That the conclusion of the Supreme Court applying section 10(a) of the 1960 Act in the absence of any ministerial order is contradictory is apparent on a careful examination of some of the statements of the court itself. For example Mohammed JSC, who delivered some of the most lucid reasoning on this topic, observed as follows: ‘the entire provisions of Part I of the [1960 Act] containing section 4 of the Act require a positive action on the part of the Minister of Justice of the Federation to bring that part of the Act into force. Part I…. comprises sections 3, 4, 5, 6, 7, 8, 9, and 10. From the provisions of section 3 of the Act . . . it is quite clear that the provisions of Part I of the Act remains (sic) dormant or inactive until life is breathed into them by an order promulgated by the Minister . . .’ (Marine & General Assurance Co Plc v Overseas Union Insurance Ltd &Ors [2006] 4 NWLR 622,643)

It is not difficult to identify reasons why it is easy to fall into the temptation to find a way to make the provisions of the 1960 Act invocable for the enforcement of foreign judgments. In the absence of the approach taken by the Supreme Court judgments from several countries, including judgments from important trading partner countries, cannot be enforced by registration though they can still be enforced by action on the judgment debt. The only statutory registration regime that can be invoked, the 1922 Act, is only applicable in respect of the United Kingdom and the Commonwealth countries to which its provisions have been extended. For example, a case like Teleglobe America Inc v 21st Century Technologies Ltd (2008) 17 NWLR (Pt 1115) 108 would have had to be decided differently since there is no ministerial order extending the 1960 Act to the USA. Consequently, it would mean that American judgments cannot be enforced by registration but rather by action, although it may be possible to expedite the action to some extent by use of the undefended list procedure.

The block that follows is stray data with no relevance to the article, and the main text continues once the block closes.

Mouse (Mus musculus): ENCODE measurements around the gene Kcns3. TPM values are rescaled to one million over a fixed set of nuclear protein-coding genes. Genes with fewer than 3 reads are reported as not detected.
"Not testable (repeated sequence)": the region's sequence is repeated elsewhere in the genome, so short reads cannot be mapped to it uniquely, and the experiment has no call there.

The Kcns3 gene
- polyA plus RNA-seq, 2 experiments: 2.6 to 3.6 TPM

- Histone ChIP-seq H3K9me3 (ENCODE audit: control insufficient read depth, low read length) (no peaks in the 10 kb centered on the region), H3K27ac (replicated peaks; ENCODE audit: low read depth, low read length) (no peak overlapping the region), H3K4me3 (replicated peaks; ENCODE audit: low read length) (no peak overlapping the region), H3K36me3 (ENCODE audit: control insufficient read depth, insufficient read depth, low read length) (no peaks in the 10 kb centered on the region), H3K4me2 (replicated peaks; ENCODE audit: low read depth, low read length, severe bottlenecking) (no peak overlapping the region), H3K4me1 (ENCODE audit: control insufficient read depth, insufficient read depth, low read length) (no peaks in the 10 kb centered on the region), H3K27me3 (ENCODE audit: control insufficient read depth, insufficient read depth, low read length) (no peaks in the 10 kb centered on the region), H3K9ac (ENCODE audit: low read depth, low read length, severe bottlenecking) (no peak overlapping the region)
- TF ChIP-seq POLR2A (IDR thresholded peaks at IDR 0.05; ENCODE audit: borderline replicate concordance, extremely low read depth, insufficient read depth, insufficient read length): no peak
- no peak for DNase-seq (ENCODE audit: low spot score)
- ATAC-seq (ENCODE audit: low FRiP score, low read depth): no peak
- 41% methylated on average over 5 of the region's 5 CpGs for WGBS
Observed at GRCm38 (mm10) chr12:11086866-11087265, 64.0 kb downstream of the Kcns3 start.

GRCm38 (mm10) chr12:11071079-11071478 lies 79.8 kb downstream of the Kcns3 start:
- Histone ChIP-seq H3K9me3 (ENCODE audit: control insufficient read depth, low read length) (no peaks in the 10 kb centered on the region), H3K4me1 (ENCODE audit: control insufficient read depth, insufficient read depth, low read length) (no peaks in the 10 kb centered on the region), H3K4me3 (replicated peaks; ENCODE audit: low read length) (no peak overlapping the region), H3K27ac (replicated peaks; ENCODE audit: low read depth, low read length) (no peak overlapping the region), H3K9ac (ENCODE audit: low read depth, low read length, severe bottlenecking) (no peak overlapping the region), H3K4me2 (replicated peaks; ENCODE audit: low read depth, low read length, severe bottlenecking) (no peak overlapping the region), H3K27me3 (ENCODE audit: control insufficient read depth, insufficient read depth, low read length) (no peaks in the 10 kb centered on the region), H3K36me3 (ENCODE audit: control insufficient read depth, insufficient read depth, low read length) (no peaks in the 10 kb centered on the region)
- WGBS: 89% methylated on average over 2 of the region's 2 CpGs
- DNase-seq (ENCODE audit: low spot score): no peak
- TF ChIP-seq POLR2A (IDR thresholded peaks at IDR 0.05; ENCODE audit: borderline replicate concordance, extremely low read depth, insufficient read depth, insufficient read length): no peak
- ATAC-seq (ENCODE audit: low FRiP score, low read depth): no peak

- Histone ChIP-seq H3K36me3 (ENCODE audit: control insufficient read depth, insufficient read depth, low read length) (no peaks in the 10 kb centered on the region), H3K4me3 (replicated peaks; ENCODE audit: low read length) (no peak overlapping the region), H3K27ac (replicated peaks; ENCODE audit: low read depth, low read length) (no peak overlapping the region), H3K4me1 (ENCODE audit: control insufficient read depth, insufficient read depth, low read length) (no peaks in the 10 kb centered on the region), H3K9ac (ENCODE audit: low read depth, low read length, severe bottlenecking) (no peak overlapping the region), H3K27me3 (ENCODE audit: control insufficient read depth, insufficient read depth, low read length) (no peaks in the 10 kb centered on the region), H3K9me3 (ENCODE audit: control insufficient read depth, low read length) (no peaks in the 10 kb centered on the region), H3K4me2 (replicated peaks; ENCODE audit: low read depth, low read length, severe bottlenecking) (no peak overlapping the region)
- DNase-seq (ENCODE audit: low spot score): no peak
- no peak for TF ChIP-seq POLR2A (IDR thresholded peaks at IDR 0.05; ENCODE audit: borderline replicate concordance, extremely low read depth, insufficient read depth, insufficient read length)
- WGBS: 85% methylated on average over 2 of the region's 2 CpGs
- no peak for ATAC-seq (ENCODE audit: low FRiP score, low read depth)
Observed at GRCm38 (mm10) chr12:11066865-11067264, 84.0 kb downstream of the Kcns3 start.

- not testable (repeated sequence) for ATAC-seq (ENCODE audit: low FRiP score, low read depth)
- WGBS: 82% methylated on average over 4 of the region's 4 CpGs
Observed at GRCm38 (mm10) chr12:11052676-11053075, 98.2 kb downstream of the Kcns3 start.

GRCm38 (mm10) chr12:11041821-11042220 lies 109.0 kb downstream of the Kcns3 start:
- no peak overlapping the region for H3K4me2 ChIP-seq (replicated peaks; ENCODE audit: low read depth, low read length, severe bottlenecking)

A surprising recent development arose from the judgment of the High Court of Lagos state from which the suggestion to adopt an ex abundanticautela approach is taken. In Access Bank plc v Akingbola, the Lagos High Court ruled that the court in which the enforcement of the judgment of the English court in the particular case should have been sought was the Federal High Court. The reason for this was, in effect, that if the original action had been tried in Nigeria the court with rightful jurisdiction would have been the Federal High Court because the original (foreign) judgment concerned the statutory duties of the judgment debtor under the Companies and Allied Matters Act 1990 as a director. The court concluded that, in light of that fact, the judgment creditor should have sought enforcement of the foreign judgment in the Federal High Court ex abundanticautela i.e. out of an abundance of caution. The judgment debtor’s arguments that he did not carry on business in the jurisdiction of the foreign court or that he did not voluntarily appear before that court are not key issues in this particular respect. Compare e.g. Union Petroleum Services Ltd v Petredec Ltd (CA, 2014)

It would be very surprising if the decision of the Lagos High is not challenged further in the Nigerian appellate courts. Nevertheless, the case does confirm that seeking to enforce a foreign judgment in the Nigerian courts is a matter that requires ‘an abundance of caution’; it is truly a case of proceeding ex abundanticautela.


Dr. Gbenga Bamodu via